A fundamental search through your HTML can reveal information about your infrastructure and application stack that you never imagined would be exposed. From the Javascript libraries to the type of third-party monitoring tools you use, you are revealing far more information than you think you are. Even the information you pass along in your HTTP headers can help someone understand the web server, operating system, MVC frameworks, hosting provider, analytics tools, and other vital information necessary to build a plan to attack your product. You can see for yourself by navigating to and querying your favorite sites to see what technology stack they are running. Look into your particular application stacks to determine how to turn off the signature being sent back to the client so that you can hide this sensitive data.

Keep your errors in logs and away from the public

A common mistake is making errors publicly viewable. A skilled PHP application craftsman understands that application errors are not for the public to view. What does the public need to see? The public needs to see nothing more than a funny and friendly error! That is all your visitors need to see. All other errors should immediately go to your logs and/or your APM monitoring tool! The more information you make public, the more information you provide hackers to exploit. Your error messages may include information about the extensions you are using, the PHP runtime, server information, directories and paths, and other vital information necessary to conduct an attack on your application. Take a look at the display_errors, log_errors, and error_log declaratives.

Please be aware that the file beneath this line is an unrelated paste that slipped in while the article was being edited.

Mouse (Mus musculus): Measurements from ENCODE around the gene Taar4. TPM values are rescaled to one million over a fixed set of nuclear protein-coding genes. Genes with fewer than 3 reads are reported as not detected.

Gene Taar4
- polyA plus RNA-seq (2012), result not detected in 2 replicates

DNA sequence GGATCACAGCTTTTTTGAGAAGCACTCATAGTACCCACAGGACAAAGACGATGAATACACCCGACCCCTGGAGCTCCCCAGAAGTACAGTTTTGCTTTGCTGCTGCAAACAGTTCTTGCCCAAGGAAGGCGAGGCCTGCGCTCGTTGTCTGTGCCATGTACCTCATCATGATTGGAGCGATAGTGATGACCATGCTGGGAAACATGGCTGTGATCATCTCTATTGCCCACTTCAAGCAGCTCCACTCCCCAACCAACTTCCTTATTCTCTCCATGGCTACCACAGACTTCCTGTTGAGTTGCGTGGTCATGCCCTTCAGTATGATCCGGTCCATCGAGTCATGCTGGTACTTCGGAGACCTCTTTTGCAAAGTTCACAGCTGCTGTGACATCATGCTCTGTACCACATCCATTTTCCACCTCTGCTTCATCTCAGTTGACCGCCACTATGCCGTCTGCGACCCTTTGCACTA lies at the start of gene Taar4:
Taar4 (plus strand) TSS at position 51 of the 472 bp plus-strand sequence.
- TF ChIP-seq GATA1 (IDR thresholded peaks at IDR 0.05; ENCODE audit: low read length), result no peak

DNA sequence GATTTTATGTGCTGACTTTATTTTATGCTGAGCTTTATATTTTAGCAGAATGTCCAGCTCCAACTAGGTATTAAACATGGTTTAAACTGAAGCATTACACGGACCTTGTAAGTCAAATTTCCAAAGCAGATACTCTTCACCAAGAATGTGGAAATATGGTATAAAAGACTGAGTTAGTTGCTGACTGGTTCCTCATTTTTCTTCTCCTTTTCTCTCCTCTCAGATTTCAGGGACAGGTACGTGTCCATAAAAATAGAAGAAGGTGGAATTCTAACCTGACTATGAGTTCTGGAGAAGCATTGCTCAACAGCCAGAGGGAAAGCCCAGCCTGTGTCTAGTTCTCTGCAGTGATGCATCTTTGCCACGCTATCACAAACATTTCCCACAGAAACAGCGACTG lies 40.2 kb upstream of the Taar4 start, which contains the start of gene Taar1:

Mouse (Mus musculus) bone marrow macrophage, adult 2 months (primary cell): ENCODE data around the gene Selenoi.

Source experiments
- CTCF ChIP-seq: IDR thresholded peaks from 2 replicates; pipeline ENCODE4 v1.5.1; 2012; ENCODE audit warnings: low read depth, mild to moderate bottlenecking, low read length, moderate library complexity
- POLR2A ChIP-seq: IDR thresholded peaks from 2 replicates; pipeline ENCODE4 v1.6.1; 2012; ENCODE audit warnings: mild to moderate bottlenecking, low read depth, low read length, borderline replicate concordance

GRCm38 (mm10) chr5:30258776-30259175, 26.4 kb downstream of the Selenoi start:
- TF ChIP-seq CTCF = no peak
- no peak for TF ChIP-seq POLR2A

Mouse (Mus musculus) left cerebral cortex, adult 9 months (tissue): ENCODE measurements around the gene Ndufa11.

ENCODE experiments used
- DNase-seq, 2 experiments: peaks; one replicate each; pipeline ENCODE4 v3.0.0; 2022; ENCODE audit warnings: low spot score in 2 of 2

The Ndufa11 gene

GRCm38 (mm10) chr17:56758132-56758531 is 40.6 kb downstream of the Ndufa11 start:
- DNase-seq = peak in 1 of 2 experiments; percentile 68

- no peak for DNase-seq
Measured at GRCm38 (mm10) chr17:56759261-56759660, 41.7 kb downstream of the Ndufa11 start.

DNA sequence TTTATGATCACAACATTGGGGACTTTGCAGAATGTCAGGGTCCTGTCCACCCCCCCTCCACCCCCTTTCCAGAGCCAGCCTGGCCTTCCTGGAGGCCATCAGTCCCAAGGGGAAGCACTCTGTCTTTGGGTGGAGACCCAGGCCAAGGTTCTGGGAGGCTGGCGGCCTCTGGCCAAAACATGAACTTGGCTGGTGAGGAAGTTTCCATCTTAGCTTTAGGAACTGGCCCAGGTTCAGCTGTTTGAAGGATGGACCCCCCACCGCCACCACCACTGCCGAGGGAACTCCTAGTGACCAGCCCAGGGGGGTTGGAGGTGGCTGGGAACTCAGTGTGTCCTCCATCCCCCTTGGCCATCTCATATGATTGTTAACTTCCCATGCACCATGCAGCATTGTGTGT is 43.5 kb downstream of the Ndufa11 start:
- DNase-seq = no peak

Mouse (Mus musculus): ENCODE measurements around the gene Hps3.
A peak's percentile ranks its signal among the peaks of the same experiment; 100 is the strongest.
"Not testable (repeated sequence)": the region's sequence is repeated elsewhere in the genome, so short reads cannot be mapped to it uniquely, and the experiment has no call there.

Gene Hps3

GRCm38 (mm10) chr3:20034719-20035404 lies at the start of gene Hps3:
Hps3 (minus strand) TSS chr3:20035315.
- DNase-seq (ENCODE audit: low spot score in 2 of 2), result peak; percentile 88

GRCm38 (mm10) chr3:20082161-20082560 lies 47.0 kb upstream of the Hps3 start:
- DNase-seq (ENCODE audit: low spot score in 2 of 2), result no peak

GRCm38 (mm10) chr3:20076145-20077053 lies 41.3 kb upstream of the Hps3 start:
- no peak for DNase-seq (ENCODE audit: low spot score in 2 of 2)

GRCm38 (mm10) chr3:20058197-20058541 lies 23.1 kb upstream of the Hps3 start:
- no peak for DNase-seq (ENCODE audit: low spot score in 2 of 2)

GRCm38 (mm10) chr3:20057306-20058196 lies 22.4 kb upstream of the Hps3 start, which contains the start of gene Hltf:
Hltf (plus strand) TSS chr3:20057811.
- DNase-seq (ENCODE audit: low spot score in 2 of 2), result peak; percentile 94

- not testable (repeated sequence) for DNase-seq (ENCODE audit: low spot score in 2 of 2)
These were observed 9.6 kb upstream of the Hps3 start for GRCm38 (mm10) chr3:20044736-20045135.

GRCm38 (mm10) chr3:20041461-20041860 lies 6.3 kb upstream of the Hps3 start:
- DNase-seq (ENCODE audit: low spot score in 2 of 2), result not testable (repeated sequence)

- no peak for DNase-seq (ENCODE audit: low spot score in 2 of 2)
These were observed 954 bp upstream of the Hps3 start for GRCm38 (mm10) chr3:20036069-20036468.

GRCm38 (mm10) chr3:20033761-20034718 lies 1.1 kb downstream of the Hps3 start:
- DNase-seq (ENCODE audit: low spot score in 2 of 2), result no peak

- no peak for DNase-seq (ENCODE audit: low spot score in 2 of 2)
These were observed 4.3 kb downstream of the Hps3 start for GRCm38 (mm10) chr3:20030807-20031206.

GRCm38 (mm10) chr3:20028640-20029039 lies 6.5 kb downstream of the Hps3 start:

Disable potentially harmful PHP functions

A suitable practice is to disable PHP functions that could potentially be hijacked and used for harm. I bet you did not know about this critical feature that PHP offers. As an additional layer of security, completely turn off certain functions that could execute harmful code if your application is ever compromised. The disable_functions declarative takes a list of functions you would like to make unavailable to PHP.

More Injection Attacks

In Part 1 of this post, we covered SQL injection and XSS attacks. We’ll cover a few more potentially harmful injection attacks that you are susceptible to.

Shell Injection

Have you ever been introduced to the shell_exec() function? What about exec(), passthru(), and system()? Each of these functions has the potential to do some incredibly significant damage to your system if ever compromised. Take for example shell_exec() — you can pass a string to this function, and it will execute whatever shell command was contained in that string.

My first recommendation is to disable these functions altogether if you are not using them anywhere in your application. If you are using these functions, you absolutely must sanitize your data before passing them through to your functions for execution.


eval() is a function that deserves a section of its own. eval() will execute PHP code that is passed to it as an argument. Generally speaking, there are very few scenarios in which you will ever need to use this function. The use of eval() is considered poor practice, and if you find yourself — or your application — using this function, then I strongly recommend that you revisit the need for it. Like other potentially harmful functions, my recommendation is to have this function never used and disabled entirely.